Downsizing

     What happens when the kids are grown, you have reached the age of retirement and the house becomes too big? Through the years you have accumulated lots of “stuff” thinking someday your kids or grandkids will need it. Maybe it is time to downsize and possibly move to a smaller place. The thought of no yard work, no upkeep on the house, and being able to travel and not worry about what is happening at home are all factors in the decision to downsize.  

        The hard part of downsizing is where to begin.  So many of our belongings have not only monetary value but more likely have sentimental value. The reality of throwing something away that has sentimental value can be extremely stressful. But hanging onto a place that is too big to care for or items that no longer are useful can be harmful too. During my years doing admissions at Sierra View Homes Retirement Community I have visited people at their home where more than 50% of their stuff was being held for others. It can become a health hazard when too much “stuff” is kept. Downsizing although difficult can be a healthy way to deal with the retirement years.

      If you have decided the time has come to downsize it is important to look at your options. Whether you are looking to move or stay where you are, ridding yourself of unneeded or unnecessary things can be a healthy and a way to simplify your life. If you plan to move to a smaller place you need to ask some important questions.  Do you want to rent or own the next place you live in? Do you want a house or an apartment?  Looking at the retirement communities is a good place to start planning to downsize. Retirement communities offer apartments or houses with many opportunities for entertainment, food, friendship and security.

      I asked a few residents of Sierra View Homes Retirement Community how difficult it was for them to downsize and how did they do it? Caroll and Jerry Strader said they downsized several times before they came to Sierra View. They had a few things they decided they must keep and then they called their children and grandchildren to come and take what they wanted. They had a yard sale and the rest they gave to the Salavation Army. Their hope was to help someone else with their donation. Caroll and Jerry moved and downsized three times before they came to Sierra View.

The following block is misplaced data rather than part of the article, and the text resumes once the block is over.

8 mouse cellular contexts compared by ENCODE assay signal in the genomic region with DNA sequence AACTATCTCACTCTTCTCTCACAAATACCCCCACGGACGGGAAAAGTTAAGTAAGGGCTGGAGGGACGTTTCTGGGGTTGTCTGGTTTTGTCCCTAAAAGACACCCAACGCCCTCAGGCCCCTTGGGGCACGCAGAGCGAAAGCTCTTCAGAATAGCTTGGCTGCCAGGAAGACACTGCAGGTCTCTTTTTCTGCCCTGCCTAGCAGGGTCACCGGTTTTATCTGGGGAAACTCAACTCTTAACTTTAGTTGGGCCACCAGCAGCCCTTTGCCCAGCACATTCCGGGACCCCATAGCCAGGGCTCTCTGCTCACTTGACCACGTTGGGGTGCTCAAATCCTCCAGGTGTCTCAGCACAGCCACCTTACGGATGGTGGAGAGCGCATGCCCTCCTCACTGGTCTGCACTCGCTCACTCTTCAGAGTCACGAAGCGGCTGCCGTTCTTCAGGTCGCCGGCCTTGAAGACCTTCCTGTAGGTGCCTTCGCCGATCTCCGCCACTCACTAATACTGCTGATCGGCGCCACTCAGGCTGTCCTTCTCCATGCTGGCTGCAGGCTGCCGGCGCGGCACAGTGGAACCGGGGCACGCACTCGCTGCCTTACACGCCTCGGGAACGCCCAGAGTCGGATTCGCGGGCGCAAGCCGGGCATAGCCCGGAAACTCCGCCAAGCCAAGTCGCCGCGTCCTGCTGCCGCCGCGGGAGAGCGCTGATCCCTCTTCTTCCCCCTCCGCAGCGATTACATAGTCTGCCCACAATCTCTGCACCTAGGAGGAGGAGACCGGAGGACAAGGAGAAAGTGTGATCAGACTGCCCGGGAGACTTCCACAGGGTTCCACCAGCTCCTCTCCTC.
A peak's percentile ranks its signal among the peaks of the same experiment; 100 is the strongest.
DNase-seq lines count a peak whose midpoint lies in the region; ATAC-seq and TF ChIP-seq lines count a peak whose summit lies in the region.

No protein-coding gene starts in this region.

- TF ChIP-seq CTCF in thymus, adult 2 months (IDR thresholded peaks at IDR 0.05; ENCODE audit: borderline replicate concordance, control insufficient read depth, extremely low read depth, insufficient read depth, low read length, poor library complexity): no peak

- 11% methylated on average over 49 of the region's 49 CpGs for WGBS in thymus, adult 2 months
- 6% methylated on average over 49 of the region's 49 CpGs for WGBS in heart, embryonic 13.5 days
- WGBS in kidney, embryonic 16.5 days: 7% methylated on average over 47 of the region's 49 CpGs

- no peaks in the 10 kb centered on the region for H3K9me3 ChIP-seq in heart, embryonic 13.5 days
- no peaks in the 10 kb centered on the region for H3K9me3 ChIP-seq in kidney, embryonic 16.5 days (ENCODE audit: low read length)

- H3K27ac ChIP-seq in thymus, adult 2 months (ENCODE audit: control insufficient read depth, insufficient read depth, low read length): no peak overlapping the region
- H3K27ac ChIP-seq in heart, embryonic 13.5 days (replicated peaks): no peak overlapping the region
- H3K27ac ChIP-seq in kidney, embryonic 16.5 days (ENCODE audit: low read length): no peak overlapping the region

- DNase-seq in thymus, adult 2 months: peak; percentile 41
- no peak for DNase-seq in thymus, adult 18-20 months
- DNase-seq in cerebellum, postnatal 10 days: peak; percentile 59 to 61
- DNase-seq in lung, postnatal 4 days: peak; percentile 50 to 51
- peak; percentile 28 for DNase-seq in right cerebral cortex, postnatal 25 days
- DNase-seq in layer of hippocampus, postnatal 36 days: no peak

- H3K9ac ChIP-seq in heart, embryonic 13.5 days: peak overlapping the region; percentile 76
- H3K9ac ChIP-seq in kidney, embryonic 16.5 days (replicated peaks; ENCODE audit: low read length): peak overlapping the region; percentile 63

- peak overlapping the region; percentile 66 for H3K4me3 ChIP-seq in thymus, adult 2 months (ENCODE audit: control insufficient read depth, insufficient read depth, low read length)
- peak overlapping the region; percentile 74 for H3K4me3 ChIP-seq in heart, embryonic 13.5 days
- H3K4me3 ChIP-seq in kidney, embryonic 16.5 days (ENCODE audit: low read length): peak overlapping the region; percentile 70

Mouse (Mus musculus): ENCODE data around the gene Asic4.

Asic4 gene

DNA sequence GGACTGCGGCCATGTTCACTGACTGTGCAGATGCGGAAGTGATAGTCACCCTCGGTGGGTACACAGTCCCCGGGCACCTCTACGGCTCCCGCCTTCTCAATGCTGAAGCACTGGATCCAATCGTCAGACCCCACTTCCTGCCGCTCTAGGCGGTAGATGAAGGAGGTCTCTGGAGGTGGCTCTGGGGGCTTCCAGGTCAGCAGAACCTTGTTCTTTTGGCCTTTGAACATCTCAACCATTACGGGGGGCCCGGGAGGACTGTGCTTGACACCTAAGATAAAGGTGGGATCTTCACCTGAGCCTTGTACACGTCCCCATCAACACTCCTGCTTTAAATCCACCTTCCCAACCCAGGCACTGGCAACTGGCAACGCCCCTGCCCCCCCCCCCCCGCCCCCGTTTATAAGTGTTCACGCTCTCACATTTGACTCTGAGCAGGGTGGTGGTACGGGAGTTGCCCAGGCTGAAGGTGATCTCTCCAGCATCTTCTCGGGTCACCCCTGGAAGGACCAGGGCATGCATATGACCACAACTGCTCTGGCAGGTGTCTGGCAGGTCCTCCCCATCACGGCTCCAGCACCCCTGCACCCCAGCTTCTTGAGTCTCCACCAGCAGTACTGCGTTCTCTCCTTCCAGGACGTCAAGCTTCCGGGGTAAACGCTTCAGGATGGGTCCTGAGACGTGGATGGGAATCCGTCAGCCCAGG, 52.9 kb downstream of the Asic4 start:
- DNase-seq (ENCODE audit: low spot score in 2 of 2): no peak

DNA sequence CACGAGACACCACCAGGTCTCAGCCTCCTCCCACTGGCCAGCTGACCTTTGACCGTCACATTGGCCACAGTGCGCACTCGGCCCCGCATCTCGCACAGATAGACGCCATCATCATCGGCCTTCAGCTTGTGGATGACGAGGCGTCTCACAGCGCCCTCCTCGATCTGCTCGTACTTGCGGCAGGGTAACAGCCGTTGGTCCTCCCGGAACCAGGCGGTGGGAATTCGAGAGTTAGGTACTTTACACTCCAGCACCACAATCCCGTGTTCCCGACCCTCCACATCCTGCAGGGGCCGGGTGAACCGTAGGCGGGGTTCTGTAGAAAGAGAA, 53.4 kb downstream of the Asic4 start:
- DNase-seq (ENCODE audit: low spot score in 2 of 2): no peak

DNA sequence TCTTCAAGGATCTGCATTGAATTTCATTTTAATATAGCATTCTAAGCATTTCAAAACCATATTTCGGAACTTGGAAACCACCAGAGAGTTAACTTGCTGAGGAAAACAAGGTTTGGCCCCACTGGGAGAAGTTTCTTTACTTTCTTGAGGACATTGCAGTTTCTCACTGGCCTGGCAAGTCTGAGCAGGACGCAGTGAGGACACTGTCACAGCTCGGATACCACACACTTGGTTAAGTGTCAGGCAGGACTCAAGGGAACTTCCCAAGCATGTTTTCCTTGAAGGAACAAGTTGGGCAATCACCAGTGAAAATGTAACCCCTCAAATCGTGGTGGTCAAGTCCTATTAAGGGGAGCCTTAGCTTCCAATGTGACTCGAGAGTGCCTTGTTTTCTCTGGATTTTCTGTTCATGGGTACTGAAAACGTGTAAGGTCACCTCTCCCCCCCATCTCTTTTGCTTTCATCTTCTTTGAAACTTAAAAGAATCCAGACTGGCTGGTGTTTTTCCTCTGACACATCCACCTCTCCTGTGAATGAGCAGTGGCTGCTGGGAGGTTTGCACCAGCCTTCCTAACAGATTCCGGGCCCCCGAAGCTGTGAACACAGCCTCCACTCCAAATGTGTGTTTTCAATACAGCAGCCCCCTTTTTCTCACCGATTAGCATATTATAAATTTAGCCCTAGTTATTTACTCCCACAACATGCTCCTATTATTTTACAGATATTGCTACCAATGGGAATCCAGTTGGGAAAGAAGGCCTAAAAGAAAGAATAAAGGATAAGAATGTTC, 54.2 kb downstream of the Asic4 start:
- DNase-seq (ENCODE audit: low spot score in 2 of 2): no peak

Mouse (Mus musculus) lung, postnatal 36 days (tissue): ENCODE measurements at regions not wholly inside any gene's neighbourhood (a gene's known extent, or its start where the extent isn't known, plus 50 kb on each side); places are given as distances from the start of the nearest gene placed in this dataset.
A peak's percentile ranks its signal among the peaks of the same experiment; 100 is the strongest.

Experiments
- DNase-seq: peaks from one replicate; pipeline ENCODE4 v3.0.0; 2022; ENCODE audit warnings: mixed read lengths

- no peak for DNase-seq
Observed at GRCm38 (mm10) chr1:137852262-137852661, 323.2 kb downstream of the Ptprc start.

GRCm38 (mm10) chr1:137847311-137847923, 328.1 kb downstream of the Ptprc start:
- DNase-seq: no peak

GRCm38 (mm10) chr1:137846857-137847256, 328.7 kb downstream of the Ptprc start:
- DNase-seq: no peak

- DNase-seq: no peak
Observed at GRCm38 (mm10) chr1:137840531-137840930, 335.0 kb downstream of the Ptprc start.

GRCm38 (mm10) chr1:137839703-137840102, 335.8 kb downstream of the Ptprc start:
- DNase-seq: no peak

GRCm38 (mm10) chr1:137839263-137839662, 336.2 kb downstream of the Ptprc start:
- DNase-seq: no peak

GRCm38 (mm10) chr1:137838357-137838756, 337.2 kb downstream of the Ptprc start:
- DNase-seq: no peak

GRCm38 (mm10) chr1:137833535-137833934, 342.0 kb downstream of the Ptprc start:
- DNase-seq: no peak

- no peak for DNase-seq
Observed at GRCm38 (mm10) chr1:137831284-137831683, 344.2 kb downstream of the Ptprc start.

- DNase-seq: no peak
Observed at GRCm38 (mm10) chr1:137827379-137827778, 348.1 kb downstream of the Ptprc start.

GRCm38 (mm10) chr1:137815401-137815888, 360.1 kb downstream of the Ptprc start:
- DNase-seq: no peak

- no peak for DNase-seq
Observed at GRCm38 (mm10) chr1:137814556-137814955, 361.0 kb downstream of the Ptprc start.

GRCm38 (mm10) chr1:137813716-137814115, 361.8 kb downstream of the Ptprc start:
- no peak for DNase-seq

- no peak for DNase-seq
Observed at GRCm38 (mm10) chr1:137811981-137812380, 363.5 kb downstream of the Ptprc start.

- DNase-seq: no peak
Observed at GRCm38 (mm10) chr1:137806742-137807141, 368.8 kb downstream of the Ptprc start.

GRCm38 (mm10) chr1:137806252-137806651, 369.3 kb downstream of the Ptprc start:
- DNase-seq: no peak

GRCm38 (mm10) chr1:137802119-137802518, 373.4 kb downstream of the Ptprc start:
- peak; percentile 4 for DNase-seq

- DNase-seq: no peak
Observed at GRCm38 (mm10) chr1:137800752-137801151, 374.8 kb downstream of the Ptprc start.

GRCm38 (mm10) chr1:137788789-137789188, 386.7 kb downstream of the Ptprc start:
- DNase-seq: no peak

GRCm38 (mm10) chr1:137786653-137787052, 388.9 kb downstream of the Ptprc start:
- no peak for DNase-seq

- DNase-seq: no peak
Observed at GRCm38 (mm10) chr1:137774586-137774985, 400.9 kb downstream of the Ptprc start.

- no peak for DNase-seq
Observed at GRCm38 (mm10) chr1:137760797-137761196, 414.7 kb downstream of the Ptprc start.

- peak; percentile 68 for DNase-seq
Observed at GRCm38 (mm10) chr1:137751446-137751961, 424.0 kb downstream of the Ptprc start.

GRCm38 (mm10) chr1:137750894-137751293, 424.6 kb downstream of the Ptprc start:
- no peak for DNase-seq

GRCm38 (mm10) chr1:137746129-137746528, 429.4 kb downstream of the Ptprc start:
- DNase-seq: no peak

Agnes Jantz arrived at Sierra View with many of her house hold belongings. She worked with her family to see what pieces worked in her apartment and what did not. She suggests making a list of what you want to accomplish and check off as you accomplish the items on the list. Agnes decided to rent a storage space and has decided to slowly let go of items that she does not need or do not fit.  “Giving items away can be a very freeing experience when you let go of the attachment you have to it” she states.

     The experts suggest you assess your actual needs as you plan to downsize. What furniture do you actually use all the time? Look at your daily life and prioritize the activities and items that are part of your lifestyle. Walk through your house and evaluate everything you see. Go through each room and identify the things you must take with you. Ask the question about each item on your list “have I used the item in the past year or how important is this item to me?” Think about, where your items came from and who gave you that something special? Consider all the things you have hung on to for reading or doing at a later date. You might want to put some things in storage and then check back in 6 months to re-evaluate the items. If you do not need or use them within 6 months it might be time to give, sell or throw them away.

      If you are moving to a smaller place, measure your furniture to see how or if it will fit. Also, get the room measurements and floor plans to know the shape and size of the rooms establish where the windows and doors are. Plan out where you will put the furniture you plan to take. The furniture that does not fit in the new smaller place will need to be given way or sold. You have the opportunity to give items to family and friends. Or you may want to sell items to raise extra money.

      Research suggests that you move your largest pieces of furniture into your new place first. Then work on the smaller items. Assess walking spaces and the availability of doorways. It is important there are no tripping hazards.

      Parting with long kept belongings presents a significant change that can be both physically and emotionally draining. It can be especially difficult if you are older.  Downsizing may mean you are moving from the beloved family home or from a home that has many memories from years of living there.  Look for support from family and friends. Allow yourself to grieve over the changes that are being made but also look to the future. Downsizing can give you freedom to do more activities you find interesting. It can give you opportunity to share important memories with your family.  Downsizing to a retirement community can offer friendships, possibilities for nutritious meals, exercise opportunities and the freedom to live your retirement years with fewer worries.

 

Sierra View Terraces Grand Opening